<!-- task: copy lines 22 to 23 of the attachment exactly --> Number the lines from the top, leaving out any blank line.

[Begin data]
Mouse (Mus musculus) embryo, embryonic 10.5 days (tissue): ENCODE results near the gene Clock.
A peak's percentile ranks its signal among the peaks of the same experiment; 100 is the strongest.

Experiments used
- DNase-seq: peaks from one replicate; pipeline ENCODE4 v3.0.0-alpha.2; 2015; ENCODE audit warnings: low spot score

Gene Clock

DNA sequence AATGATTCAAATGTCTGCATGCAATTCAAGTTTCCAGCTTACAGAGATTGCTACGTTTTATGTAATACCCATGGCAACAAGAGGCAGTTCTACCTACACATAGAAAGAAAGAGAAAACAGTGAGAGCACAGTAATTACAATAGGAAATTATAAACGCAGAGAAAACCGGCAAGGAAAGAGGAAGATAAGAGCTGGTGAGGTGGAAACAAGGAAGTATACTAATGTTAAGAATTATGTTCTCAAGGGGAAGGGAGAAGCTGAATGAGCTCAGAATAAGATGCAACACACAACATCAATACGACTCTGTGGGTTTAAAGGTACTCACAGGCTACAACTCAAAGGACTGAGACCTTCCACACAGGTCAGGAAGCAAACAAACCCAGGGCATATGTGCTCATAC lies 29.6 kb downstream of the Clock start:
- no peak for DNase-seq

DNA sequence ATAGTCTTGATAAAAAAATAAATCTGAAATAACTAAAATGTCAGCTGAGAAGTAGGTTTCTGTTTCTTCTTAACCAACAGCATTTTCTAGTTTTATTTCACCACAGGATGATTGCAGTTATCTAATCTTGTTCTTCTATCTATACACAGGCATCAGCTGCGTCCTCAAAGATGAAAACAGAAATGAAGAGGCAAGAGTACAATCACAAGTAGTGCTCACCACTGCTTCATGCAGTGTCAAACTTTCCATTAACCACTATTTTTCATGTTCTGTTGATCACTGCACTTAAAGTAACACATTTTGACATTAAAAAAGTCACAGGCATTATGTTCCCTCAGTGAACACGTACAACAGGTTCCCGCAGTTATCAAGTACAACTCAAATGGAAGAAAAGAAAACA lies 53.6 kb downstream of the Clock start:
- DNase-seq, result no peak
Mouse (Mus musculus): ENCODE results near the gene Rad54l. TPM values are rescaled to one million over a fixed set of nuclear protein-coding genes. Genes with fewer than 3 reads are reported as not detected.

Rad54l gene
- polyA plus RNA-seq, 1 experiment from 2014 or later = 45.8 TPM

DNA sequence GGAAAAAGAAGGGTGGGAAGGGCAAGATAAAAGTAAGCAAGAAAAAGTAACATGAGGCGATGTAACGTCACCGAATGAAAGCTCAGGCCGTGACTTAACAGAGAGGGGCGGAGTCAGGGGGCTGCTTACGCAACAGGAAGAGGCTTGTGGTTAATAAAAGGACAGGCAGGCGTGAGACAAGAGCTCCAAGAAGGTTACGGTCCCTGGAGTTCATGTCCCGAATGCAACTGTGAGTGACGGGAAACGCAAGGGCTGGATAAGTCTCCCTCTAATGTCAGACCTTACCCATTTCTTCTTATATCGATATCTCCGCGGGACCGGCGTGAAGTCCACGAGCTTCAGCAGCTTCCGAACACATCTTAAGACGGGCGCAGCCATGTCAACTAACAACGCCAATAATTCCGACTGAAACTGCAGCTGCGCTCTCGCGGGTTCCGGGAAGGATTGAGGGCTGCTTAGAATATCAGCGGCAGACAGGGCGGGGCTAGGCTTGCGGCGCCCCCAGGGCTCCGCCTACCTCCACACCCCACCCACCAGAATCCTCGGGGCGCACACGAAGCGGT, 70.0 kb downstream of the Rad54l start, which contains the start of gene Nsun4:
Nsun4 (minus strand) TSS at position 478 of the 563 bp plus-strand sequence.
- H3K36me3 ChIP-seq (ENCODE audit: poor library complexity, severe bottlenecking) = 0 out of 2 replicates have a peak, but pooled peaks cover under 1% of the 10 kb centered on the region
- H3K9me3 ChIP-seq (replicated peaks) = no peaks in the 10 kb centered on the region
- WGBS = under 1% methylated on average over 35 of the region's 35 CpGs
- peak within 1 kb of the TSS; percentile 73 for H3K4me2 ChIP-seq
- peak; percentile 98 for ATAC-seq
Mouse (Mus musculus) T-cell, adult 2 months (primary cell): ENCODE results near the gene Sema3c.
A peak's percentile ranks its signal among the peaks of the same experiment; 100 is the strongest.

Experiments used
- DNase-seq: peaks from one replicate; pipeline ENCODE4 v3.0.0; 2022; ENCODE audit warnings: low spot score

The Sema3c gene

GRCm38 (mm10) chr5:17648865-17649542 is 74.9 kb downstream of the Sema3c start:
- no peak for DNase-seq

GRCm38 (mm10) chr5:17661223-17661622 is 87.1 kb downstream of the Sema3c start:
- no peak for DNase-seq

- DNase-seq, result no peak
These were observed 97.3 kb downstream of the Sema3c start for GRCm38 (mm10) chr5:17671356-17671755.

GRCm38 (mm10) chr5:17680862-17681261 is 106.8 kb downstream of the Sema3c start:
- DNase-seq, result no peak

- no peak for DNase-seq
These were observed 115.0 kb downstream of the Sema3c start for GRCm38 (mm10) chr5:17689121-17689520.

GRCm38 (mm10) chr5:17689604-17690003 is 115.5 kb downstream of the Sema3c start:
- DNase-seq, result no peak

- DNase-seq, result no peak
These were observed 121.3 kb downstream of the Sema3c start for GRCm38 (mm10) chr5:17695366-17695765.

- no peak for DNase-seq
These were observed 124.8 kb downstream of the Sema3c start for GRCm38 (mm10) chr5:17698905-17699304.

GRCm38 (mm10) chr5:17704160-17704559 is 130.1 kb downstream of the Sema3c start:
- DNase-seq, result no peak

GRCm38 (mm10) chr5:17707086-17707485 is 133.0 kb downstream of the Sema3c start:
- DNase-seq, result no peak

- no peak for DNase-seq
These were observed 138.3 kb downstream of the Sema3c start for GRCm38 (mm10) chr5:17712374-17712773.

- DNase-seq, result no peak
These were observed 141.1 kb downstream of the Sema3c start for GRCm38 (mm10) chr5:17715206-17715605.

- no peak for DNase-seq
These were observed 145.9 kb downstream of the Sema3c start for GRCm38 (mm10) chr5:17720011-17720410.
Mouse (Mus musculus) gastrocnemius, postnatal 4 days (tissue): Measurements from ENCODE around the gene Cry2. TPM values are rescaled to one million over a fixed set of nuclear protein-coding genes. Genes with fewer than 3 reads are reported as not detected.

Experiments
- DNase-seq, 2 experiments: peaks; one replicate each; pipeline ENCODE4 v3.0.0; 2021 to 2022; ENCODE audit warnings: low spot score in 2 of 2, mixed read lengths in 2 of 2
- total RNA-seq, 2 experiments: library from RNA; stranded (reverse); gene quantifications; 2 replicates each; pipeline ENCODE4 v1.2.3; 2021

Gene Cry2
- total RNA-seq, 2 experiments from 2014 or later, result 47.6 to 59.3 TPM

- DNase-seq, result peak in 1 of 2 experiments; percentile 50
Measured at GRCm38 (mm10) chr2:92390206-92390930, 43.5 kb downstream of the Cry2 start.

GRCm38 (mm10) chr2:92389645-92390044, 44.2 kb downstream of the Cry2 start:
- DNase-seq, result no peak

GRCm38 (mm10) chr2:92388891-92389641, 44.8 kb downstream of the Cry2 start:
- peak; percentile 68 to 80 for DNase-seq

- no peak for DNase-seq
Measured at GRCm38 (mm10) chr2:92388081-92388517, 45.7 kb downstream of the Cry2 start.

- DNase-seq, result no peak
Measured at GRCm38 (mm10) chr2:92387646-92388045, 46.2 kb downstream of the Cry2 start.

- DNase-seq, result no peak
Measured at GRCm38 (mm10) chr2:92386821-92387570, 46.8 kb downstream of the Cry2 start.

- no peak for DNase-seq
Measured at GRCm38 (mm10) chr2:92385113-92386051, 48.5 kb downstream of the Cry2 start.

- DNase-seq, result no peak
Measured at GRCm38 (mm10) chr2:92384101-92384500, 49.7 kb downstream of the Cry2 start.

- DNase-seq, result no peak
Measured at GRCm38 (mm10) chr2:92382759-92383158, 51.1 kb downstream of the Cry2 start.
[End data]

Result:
Experiments used
- DNase-seq: peaks from one replicate; pipeline ENCODE4 v3.0.0; 2022; ENCODE audit warnings: low spot score